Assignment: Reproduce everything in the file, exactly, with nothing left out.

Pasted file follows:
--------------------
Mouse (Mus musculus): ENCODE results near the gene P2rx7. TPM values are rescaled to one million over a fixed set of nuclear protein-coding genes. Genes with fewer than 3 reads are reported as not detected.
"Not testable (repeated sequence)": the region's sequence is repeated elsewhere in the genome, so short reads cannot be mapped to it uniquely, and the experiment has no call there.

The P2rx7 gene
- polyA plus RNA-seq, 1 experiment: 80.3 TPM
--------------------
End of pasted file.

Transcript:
Mouse (Mus musculus): ENCODE results near the gene P2rx7. TPM values are rescaled to one million over a fixed set of nuclear protein-coding genes. Genes with fewer than 3 reads are reported as not detected.
"Not testable (repeated sequence)": the region's sequence is repeated elsewhere in the genome, so short reads cannot be mapped to it uniquely, and the experiment has no call there.

The P2rx7 gene
- polyA plus RNA-seq, 1 experiment: 80.3 TPM